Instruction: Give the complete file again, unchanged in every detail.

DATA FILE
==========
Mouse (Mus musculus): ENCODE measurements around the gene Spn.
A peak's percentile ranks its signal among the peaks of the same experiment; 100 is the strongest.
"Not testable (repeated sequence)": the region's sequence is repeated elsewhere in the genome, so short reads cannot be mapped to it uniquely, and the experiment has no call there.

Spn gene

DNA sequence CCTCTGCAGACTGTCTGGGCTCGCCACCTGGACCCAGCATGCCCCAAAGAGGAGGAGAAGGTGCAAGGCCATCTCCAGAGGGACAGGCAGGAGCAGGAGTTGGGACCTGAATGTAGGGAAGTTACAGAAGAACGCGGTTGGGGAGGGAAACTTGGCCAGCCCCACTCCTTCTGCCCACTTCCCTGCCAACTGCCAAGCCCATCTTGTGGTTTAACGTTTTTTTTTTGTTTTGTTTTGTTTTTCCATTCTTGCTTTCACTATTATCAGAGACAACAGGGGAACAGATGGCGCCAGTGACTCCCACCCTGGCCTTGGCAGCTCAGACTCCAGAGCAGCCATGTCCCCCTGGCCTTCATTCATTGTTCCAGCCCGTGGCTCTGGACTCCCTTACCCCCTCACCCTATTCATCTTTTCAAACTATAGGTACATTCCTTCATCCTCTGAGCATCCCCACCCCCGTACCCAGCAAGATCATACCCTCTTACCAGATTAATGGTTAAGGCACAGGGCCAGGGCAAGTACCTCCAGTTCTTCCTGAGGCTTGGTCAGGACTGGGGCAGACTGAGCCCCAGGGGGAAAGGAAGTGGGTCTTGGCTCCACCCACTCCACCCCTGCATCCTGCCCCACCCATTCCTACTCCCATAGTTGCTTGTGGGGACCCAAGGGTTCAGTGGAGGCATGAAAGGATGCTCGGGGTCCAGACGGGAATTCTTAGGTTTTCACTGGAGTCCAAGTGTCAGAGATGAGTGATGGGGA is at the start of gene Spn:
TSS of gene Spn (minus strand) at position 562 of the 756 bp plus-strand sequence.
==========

Mouse (Mus musculus): ENCODE measurements around the gene Spn.
A peak's percentile ranks its signal among the peaks of the same experiment; 100 is the strongest.
"Not testable (repeated sequence)": the region's sequence is repeated elsewhere in the genome, so short reads cannot be mapped to it uniquely, and the experiment has no call there.

Spn gene

DNA sequence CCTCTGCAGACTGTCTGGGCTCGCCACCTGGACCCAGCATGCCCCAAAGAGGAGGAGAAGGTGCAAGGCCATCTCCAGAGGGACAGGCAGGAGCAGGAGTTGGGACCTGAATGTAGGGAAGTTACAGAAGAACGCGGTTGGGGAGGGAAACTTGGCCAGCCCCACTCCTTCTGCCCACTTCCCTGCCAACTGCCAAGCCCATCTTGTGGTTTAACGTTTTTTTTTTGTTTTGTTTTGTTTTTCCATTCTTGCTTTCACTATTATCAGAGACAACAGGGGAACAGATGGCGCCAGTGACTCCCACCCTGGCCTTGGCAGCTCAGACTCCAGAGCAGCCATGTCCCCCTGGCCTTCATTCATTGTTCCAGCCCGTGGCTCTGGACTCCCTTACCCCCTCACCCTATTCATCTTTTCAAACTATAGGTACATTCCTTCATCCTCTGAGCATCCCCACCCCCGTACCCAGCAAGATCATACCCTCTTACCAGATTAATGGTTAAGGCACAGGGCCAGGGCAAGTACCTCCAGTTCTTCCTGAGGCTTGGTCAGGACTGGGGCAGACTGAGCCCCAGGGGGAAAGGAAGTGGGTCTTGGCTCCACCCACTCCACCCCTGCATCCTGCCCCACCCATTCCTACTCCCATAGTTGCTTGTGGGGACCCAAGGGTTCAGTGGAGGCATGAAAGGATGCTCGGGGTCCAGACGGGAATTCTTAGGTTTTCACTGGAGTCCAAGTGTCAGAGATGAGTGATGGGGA is at the start of gene Spn:
TSS of gene Spn (minus strand) at position 562 of the 756 bp plus-strand sequence.